28. ^ http://www.santosfc.com.br/historia/default.asp?c=Hist%F3ria&st=A%20Trajet%F3ria%7CSantosFC.com.br[dead link]
  29. ^ Santos timeline
  30. ^ Pascal James Imperato and Eleanor M. Imperato, They Married Adventure: The Wandering Lives of Martin and Osa Johnson (Rutgers University Press, 1999) p. 97
  31. ^ "Loss of S.S. Titanic; Greatest of Marine Disasters", The Brooklyn Daily Eagle Almanac 1913, p513
  32. ^ Mark C. Carnes, ed., American National Biography: Supplement (Oxford University Press, 2005) p456
  33. ^ Nikita S. Khrushchev and Sergei Khrushchev, Memoirs of Nikita Khrushchev: Statesman, 1953–1964 (Penn State Press, 2007) p639
  34. ^ e.g., Léopold H. Haimson, et al., The Making of Three Russian Revolutionaries (Cambridge University Press, 1987) p. 502
  35. ^ Don Lincoln, Understanding the Universe: From Quarks to the Cosmos (World Scientific, 2004) p. 82
  36. ^ F. E. Close, et al., The Particle Odyssey: a Journey to the Heart of the Matter (Oxford University Press, 2004) p. 6
  37. ^ "Makes Woman Bureau Chief – Miss Lathrop, Named by Taft, is First to Head Federal Department", The New York Times, April 18, 1912
  38. ^ "Italian Warships Shell Dardanelles", New York Times, April 19, 1912
  39. ^ "Italian Shells Sunk Warship of Sultan", New York Times, April 20, 1912
  40. ^ "Shelling KIlled 300 Turks", New York Times, April 26, 1912
  41. ^ "Many Needlessly Died on Titanic; Lifeboats Launched Only Half Full", New York Times, April 20, 1912
  42. ^ "All Ships to Take New Long Course", New York Times, April 20, 1912
  43. ^ Robert Redmount, The Red Sox Encyclopedia (Sports Publishing LLC, 2002) p237
  44. ^ Bob Mackin, The Unofficial Guide to Baseball's Most Unusual Records (Greystone Books, 2004) p 83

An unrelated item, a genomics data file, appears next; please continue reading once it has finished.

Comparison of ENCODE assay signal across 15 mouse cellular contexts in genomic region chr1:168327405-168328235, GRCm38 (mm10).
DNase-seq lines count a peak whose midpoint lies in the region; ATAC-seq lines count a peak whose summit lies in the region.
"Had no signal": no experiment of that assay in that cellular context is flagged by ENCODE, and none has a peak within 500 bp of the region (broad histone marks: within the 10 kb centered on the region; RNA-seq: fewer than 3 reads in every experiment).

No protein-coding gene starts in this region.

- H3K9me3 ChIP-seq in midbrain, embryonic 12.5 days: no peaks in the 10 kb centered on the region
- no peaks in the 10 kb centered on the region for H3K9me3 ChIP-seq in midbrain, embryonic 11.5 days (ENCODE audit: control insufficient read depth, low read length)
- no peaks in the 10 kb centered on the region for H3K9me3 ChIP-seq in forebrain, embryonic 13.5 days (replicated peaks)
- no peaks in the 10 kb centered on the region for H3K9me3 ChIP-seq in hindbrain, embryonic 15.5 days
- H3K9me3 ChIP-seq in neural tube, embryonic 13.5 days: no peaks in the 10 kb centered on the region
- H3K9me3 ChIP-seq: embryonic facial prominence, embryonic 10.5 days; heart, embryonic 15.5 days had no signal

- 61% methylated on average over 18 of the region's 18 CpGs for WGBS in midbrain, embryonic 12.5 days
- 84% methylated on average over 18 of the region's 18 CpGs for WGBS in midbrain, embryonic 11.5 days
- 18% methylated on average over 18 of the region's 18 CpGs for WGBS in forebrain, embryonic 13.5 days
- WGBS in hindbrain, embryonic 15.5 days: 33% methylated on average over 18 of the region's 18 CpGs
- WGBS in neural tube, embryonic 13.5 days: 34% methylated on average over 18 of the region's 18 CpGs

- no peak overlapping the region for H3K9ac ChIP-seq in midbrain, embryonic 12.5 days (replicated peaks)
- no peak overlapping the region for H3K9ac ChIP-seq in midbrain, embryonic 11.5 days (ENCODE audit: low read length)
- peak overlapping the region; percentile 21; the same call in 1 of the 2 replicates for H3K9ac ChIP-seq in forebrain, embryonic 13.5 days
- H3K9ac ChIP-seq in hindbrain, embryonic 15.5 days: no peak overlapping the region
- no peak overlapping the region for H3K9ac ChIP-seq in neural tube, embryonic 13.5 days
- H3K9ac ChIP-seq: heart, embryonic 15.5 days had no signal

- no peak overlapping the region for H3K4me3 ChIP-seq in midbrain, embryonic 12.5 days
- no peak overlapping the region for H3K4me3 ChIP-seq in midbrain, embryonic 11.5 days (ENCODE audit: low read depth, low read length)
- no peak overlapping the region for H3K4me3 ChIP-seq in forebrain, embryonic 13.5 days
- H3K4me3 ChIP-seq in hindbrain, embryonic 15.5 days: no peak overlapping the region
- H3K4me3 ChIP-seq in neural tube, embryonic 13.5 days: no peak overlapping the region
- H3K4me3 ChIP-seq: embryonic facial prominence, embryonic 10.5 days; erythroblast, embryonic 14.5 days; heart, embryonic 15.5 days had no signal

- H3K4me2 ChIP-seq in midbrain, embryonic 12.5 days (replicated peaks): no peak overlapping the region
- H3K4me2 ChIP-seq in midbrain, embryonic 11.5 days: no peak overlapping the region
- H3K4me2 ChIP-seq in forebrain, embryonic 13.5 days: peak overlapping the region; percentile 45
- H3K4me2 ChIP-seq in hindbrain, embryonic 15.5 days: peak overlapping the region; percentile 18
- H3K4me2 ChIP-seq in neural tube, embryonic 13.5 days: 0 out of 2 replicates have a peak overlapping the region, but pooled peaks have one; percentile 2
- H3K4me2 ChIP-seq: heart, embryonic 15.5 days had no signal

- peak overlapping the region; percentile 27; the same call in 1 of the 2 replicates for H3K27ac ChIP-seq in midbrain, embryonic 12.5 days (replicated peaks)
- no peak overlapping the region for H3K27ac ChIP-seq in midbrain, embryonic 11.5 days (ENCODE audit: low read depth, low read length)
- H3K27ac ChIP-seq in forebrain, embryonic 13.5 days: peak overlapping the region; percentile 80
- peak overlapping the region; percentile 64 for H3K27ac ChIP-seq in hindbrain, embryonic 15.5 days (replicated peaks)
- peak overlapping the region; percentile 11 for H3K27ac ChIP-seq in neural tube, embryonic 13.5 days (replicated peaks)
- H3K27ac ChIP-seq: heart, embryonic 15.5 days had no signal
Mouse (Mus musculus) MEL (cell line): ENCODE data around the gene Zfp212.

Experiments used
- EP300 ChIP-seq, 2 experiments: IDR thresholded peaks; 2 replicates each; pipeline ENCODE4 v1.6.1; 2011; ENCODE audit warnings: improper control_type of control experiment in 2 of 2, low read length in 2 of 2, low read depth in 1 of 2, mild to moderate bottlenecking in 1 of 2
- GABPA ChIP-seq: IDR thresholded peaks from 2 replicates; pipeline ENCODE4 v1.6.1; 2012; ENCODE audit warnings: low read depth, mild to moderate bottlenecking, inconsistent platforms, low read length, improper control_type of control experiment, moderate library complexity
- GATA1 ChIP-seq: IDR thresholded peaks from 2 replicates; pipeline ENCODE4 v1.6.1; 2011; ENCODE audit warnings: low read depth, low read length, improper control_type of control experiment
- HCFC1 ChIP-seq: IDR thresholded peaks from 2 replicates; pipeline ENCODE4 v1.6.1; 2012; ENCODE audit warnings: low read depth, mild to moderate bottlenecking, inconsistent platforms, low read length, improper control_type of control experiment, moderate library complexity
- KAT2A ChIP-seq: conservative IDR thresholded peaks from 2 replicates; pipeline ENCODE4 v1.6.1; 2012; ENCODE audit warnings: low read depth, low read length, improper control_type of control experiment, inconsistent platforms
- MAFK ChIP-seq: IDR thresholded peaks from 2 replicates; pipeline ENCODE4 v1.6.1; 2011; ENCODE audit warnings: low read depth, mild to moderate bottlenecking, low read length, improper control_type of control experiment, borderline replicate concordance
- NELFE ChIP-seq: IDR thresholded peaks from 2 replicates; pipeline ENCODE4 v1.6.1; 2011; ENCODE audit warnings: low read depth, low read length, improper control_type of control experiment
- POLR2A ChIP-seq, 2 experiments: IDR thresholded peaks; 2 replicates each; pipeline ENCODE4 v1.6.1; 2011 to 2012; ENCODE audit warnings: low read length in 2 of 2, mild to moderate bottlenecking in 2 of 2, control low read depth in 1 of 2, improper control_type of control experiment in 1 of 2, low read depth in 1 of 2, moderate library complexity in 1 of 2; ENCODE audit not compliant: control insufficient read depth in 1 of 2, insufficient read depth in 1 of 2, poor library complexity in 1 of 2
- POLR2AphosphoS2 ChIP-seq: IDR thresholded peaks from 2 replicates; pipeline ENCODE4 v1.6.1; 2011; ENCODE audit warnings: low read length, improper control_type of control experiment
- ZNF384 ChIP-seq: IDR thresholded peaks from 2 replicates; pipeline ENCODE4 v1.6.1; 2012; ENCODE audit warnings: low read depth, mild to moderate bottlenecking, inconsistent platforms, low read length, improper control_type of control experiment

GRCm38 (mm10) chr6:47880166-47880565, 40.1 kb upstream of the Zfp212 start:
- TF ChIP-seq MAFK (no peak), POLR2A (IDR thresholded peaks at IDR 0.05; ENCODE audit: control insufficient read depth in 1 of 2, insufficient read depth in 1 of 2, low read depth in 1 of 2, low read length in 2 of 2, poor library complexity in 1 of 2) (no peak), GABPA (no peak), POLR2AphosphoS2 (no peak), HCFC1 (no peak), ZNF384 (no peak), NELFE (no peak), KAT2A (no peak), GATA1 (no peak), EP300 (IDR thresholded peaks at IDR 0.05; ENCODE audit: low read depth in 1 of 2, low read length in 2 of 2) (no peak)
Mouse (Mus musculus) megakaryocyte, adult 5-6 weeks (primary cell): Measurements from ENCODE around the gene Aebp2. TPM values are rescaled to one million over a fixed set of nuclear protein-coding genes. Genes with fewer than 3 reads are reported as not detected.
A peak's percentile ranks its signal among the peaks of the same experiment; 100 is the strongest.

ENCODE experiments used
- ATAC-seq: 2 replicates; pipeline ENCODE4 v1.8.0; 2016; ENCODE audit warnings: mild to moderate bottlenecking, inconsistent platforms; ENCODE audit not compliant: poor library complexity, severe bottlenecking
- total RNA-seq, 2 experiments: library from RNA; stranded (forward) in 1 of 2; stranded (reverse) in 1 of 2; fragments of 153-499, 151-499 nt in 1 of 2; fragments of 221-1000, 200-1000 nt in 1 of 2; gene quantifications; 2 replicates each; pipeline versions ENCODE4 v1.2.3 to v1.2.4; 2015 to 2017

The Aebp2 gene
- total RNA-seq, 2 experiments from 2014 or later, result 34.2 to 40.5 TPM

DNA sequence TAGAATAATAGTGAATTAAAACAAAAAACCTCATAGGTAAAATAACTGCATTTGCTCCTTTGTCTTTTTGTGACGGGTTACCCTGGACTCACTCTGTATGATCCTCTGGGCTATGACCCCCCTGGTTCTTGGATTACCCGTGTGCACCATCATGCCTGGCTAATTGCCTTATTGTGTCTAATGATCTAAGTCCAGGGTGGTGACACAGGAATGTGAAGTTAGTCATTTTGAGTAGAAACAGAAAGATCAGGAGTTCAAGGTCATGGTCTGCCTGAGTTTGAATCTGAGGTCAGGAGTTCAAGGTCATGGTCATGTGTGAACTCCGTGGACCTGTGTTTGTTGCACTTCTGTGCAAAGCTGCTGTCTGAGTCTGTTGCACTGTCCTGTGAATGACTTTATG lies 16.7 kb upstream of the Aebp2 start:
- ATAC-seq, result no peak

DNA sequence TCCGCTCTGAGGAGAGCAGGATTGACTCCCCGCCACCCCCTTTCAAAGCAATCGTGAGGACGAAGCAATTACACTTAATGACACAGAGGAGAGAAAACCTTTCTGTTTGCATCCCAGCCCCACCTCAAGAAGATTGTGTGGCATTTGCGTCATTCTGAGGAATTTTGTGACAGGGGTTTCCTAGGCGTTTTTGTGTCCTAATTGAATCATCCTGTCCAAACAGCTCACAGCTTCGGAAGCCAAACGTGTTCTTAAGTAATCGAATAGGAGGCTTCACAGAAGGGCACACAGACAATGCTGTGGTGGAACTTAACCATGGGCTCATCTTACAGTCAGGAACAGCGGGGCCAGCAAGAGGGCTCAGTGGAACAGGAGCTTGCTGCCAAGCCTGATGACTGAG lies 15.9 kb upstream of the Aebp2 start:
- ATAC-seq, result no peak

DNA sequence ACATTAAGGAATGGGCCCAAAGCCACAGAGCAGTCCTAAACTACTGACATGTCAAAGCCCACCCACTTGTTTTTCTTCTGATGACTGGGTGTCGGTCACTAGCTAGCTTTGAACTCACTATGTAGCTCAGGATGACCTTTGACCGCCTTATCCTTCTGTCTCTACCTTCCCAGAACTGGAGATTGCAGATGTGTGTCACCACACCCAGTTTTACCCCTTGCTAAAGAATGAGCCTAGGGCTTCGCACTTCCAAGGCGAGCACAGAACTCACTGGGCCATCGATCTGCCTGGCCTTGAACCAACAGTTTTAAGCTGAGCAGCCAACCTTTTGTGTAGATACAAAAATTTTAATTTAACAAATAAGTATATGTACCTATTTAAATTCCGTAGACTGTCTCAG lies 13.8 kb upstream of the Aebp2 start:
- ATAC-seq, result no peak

45. ^ William H. Miller, Picture History of the French Line (Courier Dover Publications, 1997) p 7
  46. ^ "Passengers Praise New French Liner", New York Times, April 27, 1912
  47. ^ Jürgen Buchenau and William H. Beezley, State Governors in the Mexican Revolution, 1910-1952: Portraits in Conflict, Courage, and Corruption (Rowman & Littlefield, 2009) pp 34–35
  48. ^ John Jenkin, William and Lawrence Bragg, Father and Son: The Most Extraordinary Collaboration in Science (Oxford University Press, 2008) p328
  49. ^ Tobias Churton, Aleister Crowley: The Biography: Spiritual Revolutionary, Romantic Explorer, Occult Master and Spy (Duncan Baird Publishers, 2011)
  50. ^ "97 Dead in Storms, Hundreds Homeless", New York Times, April 23, 1912
  51. ^ "14,083 Fans See Game for Charity", New York Times, April 22, 1912
  52. ^ Tony Cliff, Building the Party: Lenin 1893-1914 (Volume 1) (Haymarket Books, 2002) p397
  53. ^ Joseph Gibbs, Gorbachev's Glasnost: The Soviet Media in the First Phase of Perestroika (Texas A&M University Press, 1999) p95
  54. ^ "Taft Wins New Hampshire", New York Times, April 24, 1912
  55. ^ "Firemen Strike; Olympic Held", New York Times, April 25, 1912
  56. ^ "Many Slain in Portugal", New York Times, April 25, 1912
  57. ^ "Damascus Bazar Burned", New York Times, April 29, 1912
  58. ^ Matthew E. Lenoe, The Kirov Murder and Soviet History (Yale University Press, 2010)
  59. ^ Mountain Club website[dead link]
  60. ^ "Rebels Repel Warships", New York Times, April 28, 1912
  61. ^ "Knox Note on China Stops Belgian Loan", New York Times, April 28, 1912
  62. ^ William A. Hoisington, Lyautey and the French Conquest of Morocco (Palgrave Macmillan, 1995)
  63. ^ "World Weather/Climate Extremes Archive", Arizona State University
  64. ^ William H. Flayhart, Perils of the Atlantic: Steamship Disasters, 1850 to the Present (W. W. Norton & Company, 2003) p254
  65. ^ "Funeral Ship in with 190 Dead; Waiting Relatives Stunned by News That 116 Titanic Victims Were Buried at Sea", New York Times, May 1, 1912